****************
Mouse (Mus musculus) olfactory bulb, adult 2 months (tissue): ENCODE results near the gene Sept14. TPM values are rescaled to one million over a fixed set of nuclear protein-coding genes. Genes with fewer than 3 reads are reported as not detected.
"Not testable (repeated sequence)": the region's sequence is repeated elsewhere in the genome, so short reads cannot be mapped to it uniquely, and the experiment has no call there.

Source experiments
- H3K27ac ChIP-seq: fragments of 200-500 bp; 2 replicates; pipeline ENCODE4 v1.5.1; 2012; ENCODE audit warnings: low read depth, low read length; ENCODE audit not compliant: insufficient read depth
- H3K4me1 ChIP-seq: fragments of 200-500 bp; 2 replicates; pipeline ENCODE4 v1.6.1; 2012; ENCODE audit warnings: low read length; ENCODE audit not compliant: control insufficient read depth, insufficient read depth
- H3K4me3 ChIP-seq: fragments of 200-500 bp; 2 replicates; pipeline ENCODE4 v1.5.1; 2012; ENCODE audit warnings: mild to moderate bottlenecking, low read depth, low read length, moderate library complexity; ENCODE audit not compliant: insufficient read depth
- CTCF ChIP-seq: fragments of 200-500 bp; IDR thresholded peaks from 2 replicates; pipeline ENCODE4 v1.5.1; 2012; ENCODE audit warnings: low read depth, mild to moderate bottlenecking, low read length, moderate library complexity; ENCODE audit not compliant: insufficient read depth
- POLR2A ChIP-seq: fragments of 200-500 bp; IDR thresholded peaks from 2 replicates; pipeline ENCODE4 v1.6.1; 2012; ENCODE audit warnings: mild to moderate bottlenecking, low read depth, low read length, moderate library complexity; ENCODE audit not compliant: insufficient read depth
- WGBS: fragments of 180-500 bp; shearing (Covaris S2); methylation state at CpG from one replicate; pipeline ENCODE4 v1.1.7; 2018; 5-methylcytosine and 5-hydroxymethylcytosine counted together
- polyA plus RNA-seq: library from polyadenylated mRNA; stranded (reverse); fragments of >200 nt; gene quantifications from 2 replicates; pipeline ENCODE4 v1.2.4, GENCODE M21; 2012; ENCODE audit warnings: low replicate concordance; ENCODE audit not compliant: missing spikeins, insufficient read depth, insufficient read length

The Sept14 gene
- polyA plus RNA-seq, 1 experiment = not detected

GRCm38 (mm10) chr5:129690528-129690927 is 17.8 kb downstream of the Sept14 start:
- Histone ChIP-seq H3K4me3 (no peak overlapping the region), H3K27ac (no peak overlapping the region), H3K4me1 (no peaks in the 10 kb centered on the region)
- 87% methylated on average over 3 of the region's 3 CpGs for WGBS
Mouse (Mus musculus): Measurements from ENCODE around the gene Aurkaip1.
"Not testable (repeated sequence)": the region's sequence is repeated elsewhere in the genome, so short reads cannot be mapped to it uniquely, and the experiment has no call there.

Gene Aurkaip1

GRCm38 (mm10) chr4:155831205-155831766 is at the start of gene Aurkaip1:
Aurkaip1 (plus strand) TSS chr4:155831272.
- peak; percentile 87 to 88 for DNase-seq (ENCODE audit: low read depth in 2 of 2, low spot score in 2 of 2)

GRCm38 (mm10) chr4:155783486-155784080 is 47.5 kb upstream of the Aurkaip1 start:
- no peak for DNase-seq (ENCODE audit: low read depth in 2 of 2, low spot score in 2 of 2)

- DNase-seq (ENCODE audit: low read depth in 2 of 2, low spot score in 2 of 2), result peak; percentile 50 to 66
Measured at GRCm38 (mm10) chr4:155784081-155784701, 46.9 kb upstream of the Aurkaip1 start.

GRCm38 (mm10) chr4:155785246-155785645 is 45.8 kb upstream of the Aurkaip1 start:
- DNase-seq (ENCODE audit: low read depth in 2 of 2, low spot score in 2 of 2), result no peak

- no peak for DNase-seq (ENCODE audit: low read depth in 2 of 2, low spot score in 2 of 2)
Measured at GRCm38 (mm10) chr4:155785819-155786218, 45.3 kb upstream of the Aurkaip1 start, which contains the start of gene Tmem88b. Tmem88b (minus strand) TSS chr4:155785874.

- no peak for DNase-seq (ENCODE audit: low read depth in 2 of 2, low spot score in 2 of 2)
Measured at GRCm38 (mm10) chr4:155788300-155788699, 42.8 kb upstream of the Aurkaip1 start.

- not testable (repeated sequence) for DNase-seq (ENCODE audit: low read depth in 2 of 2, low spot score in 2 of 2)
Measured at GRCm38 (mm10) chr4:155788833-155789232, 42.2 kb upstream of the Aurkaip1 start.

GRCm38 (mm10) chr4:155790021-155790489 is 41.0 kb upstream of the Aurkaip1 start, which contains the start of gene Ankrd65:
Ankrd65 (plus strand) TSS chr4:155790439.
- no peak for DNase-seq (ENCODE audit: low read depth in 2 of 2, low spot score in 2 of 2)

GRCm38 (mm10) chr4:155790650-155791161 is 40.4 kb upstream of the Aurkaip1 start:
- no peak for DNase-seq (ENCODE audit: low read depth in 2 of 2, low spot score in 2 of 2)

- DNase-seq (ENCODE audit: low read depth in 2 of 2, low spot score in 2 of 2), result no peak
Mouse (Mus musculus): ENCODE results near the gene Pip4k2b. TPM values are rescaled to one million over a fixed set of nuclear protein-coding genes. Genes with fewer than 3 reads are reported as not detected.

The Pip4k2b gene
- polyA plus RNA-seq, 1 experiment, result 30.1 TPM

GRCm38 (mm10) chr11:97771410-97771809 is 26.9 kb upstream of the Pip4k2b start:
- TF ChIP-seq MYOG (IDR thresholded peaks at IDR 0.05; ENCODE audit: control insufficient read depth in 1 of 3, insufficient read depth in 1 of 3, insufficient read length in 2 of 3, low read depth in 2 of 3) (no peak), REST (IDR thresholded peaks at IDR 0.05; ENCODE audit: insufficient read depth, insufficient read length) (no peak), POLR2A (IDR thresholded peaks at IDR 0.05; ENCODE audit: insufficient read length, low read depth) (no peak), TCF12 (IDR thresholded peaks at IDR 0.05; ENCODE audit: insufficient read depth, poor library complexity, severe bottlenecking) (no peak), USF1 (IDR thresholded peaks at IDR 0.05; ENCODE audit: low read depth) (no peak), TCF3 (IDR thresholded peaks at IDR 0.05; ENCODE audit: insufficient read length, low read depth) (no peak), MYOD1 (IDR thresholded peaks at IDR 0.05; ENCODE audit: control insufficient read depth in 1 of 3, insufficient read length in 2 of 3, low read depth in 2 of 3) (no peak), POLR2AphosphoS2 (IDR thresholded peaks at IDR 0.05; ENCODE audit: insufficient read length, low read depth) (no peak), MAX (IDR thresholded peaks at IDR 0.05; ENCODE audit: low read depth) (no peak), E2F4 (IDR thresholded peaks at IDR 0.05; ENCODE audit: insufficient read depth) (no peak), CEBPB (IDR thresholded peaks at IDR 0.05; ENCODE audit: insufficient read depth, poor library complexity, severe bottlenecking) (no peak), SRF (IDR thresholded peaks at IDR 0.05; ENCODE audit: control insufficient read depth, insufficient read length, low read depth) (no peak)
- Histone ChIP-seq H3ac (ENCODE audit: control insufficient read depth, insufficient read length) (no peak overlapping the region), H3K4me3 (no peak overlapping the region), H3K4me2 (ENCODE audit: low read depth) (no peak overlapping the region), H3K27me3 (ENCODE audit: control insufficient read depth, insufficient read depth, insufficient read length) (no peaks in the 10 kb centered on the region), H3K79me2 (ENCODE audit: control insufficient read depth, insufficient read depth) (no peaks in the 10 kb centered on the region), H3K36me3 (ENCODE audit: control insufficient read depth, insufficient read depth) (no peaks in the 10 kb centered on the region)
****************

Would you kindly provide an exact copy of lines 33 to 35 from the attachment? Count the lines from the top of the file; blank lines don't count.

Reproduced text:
Measured at GRCm38 (mm10) chr4:155788833-155789232, 42.2 kb upstream of the Aurkaip1 start.

GRCm38 (mm10) chr4:155790021-155790489 is 41.0 kb upstream of the Aurkaip1 start, which contains the start of gene Ankrd65:
Ankrd65 (plus strand) TSS chr4:155790439.